Rosemary Clooney’s luminous grace and soothing voice are the perfection of elegance. Her soft smile and glittering evening gowns project a serene existence of glamorous parties and siren songs when she appears with legends such as Bing Crosby and Frank Sinatra.
Beneath the carefully pruned projection, however, is a lonely woman who was abandoned as a child, disrespected by her philandering husband, and haunted by the violent assassination of her friend Robert F. Kennedy after she was near enough to hear the screams and watch him being rushed away.
This is the story told in the Lucky Penny Productions new show, “Tenderly: The Rosemary Clooney Musical,” by Janet Yates Vogt and Mark Friedman, which opened last weekend at the Community Arts center and runs through March 11.
Moving through a nervous breakdown, denial and ultimate redemption, she is able to reject the assumption of “always being what someone else wants you to be.” Clooney emerges into a revitalized career as a jazz singer, with the assistance of her psychologist, Dr. Victor Monke.
Director Dyan McBride said she has come to love Clooney’s “spirit, determination, fragility and dedication to those she loved.”
Lucky Penny Productions founders Taylor Bartolucci and Barry Martin relive her story through flashbacks, as Martin takes on a wide range of characters, from flirtatious Betty Clooney in feathered fan wielding “Sisters” to a suave Bing Crosby for “It’s Only a Paper Moon” choreographed by Staci Arriaga.
Bartolucci embraces her role as Clooney, delicately poised as the confident public persona and trembling with nervous fidgeting while revealing her troubled marriage. Bartolucci’s sweet tones match Clooney’s well, and she captures the spirit of her character, allowing the heartache and triumphal recovery to shine through a vulnerable performance with a touch of sassy repartee.
Reminiscent of the Ed Sullivan Show, the vintage style set of burnt sienna curtains, velveteen lounges, and an arch above the three-piece band allows for swift location transitions. Craig Burdette leads the first-rate gathering of musicians, layering jazzy dance numbers with melodic interludes. April George’s lighting design strobes against Clooney’s shattered psyche, and emphasizes flashback scenes with gently gradating spotlight effects.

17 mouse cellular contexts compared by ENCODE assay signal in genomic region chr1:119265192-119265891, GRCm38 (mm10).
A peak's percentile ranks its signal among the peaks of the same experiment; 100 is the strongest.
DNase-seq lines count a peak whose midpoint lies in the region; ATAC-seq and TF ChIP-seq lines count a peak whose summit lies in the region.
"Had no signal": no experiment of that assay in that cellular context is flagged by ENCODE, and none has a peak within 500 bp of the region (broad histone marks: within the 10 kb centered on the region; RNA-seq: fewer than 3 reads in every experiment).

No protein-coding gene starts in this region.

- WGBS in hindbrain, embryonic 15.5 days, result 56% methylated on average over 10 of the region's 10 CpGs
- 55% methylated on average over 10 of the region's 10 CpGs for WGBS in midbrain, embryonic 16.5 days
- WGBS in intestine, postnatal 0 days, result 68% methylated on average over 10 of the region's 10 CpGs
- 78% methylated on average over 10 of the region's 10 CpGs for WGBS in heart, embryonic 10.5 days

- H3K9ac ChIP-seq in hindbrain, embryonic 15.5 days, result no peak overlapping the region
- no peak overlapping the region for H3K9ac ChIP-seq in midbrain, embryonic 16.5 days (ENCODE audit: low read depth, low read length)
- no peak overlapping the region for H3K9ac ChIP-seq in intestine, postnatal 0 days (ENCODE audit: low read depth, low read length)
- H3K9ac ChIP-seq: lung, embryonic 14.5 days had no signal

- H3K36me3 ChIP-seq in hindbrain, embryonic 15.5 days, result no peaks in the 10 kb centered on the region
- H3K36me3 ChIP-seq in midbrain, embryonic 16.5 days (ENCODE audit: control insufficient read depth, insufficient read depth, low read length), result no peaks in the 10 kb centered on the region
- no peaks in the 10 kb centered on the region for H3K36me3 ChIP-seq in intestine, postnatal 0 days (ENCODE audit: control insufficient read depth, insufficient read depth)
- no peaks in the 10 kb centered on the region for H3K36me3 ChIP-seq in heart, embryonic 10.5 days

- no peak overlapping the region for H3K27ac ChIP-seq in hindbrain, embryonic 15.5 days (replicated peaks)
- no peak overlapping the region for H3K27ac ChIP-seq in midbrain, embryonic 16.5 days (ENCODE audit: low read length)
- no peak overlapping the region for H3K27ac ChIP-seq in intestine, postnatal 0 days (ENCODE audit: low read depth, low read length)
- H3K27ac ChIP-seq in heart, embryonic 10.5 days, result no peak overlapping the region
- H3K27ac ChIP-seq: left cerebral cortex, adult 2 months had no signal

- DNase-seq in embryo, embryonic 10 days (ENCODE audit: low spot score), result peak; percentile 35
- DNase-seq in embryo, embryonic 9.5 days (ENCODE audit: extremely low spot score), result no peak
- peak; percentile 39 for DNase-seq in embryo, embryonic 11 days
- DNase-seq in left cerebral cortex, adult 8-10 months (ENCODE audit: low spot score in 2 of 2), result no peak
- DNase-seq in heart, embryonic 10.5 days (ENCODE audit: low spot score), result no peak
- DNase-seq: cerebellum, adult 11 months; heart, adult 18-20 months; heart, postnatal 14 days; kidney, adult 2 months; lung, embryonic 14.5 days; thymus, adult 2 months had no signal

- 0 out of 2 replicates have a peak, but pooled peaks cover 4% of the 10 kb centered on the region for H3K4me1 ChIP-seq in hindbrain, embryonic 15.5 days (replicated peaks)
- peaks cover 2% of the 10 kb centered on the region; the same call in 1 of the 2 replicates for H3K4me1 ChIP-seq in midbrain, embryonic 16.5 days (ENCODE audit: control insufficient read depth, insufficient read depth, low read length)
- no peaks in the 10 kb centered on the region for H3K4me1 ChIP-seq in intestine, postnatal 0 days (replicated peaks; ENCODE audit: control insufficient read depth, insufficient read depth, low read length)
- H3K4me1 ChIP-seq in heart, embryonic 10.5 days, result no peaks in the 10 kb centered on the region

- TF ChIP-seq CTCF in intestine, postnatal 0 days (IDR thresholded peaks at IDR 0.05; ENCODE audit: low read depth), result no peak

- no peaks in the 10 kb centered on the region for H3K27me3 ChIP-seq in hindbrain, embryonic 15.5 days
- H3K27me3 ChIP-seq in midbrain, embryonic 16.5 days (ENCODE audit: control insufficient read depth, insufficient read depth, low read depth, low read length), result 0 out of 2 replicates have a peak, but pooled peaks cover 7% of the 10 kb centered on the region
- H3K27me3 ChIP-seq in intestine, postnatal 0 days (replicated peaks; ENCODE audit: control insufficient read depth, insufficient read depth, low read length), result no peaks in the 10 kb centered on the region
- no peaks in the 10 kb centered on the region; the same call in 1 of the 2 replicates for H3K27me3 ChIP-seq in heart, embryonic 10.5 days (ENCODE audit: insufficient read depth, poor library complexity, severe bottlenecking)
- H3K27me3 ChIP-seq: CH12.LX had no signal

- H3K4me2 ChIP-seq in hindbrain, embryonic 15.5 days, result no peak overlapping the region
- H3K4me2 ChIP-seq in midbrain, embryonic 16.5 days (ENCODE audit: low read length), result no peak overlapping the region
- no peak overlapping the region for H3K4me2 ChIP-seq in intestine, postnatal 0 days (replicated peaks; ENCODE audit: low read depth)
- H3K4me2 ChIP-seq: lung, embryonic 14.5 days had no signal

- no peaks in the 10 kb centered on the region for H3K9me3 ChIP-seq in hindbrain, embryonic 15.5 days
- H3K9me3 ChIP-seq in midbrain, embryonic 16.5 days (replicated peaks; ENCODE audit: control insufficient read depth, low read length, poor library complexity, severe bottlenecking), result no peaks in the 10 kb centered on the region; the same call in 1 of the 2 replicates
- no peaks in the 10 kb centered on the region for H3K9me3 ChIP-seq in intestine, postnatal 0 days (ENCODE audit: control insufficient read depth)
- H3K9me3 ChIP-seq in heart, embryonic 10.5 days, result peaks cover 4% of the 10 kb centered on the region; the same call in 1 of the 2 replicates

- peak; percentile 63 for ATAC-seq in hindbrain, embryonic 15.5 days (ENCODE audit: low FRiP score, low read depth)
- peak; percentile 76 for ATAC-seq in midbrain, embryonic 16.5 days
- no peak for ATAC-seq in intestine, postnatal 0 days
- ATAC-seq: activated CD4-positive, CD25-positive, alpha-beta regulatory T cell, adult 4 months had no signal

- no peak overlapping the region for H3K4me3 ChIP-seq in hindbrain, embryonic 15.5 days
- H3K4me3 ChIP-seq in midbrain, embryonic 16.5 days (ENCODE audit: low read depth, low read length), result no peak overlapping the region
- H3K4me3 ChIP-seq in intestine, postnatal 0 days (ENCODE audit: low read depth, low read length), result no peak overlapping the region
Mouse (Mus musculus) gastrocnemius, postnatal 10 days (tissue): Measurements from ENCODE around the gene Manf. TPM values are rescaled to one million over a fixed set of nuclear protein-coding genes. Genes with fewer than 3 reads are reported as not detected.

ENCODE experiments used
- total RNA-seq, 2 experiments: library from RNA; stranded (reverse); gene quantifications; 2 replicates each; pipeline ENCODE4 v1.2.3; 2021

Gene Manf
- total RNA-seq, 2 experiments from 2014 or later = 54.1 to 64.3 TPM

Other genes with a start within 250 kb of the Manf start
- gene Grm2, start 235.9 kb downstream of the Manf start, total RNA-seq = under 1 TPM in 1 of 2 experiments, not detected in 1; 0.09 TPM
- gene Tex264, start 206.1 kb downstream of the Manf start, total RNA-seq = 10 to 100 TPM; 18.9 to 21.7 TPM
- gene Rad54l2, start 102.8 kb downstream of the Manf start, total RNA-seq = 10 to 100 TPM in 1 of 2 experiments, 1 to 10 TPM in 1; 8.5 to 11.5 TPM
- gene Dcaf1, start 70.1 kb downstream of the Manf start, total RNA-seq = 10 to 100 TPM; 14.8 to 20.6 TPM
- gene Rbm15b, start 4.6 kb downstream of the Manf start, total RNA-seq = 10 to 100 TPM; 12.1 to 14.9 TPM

‘Tenderly’ pushes the boundaries of a jukebox musical, developing an emotionally resonant production. Although Vogt and Friedman take their time writing the buildup, Bartolucci is riveting in her gradual unravelling during the second act, using the music to elaborate on her inner struggle. “Have I Stayed Too Long at the Fair?” leaves a melancholy note hanging in the air after she leaves the stage.
Clooney’s challenging childhood, growing up with whomever would take her in, placed enforced maturity on the young girl, already responsible for her siblings. Through a combination of imagination and sheer willpower, she and Betty managed to launch a sister act traveling around the country. This fierce independence works against her when admitting to Dr. Monke that she needs help. “Only weak people need therapy” she insists, rejecting his assistance, despite her complete breakdown at a recent performance.
Lucky Penny’s musical journey ‘Tenderly’ is delightful, with enchanting Rosemary Clooney songs and engaging insights into her personal struggles.
Tickets are $39 for general, $34 seniors and $28 for students, for reservations and information, call (707) 266-6305 or go online to luckypennynapa.com. Lucky Penny Productions Community Arts Center is at 1758 Industrial Way, Napa.